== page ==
Loss of interest in sex or sexual dysfunction may linger after treatment for prostate cancer. Todd Seals shares how he overcame his intimacy challenges.
No matter the diagnosis or prognosis, prostate cancer changes a man. Prostate cancer treatments can negatively affect people’s romantic lives.
Weight gain, fatigue, and depression are serious issues for many prostate cancer patients. In my opinion, none of these cut as deep as a loss as intimacy.
In all honesty, I struggled to write this article. I was worried about the content. I wanted it to be factual. I wanted it to be real. I researched clinical data, and I read about statistics. Yet nothing helped.
Intimacy issues cannot be explained with data and statistics. Intimacy is of the heart. I decided that simply sharing my story was the best way to help other men.
I met my wife 6 months before my diagnosis. I was sick at the time but didn’t know it yet.
I’m a guitarist and lead vocalist in a club band in the Pacific Northwest. Mandy came to hear us during the weekend of my 42nd birthday. We’ve been together since.
We don’t believe in love at first sight. It was a slow burn for us, but it didn’t take long to realize that we’d rather spend time with each other than with anyone else.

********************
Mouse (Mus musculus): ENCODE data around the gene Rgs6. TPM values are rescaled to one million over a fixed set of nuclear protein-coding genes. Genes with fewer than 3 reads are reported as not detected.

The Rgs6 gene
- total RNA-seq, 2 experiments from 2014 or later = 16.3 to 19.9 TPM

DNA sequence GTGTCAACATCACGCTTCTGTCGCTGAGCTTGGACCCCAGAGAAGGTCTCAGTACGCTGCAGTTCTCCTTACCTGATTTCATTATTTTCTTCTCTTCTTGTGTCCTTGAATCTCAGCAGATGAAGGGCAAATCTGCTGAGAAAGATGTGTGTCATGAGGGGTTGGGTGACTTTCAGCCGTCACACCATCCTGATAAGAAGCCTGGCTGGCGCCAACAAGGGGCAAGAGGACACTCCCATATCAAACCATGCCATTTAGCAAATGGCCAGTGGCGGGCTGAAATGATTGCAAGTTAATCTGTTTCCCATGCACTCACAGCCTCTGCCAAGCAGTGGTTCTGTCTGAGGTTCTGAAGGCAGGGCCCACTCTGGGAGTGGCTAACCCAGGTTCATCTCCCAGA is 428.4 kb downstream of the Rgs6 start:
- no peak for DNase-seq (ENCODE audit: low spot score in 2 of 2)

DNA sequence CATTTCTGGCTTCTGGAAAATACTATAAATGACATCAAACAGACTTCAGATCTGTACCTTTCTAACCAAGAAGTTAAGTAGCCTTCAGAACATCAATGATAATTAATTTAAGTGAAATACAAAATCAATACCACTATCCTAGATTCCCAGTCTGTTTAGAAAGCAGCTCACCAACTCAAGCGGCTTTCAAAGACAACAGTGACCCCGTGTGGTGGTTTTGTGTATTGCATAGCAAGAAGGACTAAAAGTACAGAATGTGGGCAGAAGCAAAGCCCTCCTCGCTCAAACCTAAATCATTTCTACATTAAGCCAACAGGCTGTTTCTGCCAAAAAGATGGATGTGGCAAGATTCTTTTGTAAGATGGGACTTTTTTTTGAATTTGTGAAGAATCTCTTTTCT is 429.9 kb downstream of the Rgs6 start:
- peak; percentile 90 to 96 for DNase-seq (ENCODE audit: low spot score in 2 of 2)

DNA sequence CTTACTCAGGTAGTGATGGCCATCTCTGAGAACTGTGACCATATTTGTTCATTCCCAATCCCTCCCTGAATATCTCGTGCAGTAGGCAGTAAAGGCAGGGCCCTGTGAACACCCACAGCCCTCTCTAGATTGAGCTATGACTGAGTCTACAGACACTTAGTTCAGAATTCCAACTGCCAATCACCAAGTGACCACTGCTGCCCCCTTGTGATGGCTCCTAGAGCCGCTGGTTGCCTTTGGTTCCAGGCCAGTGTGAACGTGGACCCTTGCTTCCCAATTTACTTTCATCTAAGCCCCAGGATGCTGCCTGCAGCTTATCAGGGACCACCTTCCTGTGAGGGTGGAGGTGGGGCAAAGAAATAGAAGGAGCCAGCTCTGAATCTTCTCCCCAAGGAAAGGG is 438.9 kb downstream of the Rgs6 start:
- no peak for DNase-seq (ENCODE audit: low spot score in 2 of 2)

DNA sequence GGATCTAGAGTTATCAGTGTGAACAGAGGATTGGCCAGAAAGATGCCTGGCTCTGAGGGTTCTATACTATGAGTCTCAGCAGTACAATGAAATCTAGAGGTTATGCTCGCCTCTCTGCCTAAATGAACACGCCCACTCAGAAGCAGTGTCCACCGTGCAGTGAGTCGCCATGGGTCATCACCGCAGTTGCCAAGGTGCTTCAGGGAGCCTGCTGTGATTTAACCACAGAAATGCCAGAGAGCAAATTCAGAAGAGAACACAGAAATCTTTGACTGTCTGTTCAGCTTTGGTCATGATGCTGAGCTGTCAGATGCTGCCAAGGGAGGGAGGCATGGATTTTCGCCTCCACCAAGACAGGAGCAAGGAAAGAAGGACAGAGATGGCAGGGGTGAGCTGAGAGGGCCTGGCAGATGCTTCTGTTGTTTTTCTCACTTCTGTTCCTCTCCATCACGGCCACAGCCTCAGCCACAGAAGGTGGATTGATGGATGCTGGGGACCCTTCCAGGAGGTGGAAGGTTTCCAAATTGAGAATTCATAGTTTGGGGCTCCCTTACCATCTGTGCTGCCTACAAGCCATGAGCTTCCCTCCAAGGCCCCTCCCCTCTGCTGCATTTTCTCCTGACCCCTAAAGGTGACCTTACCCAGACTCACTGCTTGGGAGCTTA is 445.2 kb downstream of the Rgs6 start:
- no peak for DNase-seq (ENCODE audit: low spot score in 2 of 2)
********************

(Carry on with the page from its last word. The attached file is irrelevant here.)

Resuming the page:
Our friendship grew into something much deeper. We fell head over heels for each other. As our love grew, so did our passion. It was a wonderful 6 months.
I didn’t know much about prostate cancer, except that my grandpa had it. I guess I thought it was an older man’s disease. I learned from Grandpa that a prostate cancer diagnosis meant the end of physical intimacy. But it bothered me to think of Grandpa and Grandma that way, anyway.
I was diagnosed with terminal cancer in June 2006. My doctors told me I’d never be cured and that surgery and radiation were not options.
The only treatment option I had was androgen deprivation, which lowers the amount of testosterone made in the testicles. Lower testosterone levels can affect the body, including hot flashes, weight gain, mood swings, and reduced libido.
I loved Mandy, but I told her we should break off our relationship after the diagnosis. I tried to explain to her how things would change. She didn’t care. She loved me.
I received my first testosterone-suppressing shot on the day of my diagnosis. I experienced my first symptoms within a week. I had hot flushes. I began to lose hair on my torso. My libido began to wane. Erectile dysfunction was not far behind.
Testosterone plays an essential role in men’s bodies. It’s why most men have thicker bones and heavier muscle mass than women. It’s responsible for facial hair and sperm production and the driving force behind most men’s strong libido.
Despite my diagnosis and treatments, Mandy and I were determined not to let physical intimacy die. We tried everything, but none of the prescription medications worked for us. It seems you have to have a libido for them to work.
Each failure we experienced became a brick in the wall that was being built between us. Eventually, I didn’t even want to try. Intimacy was dying.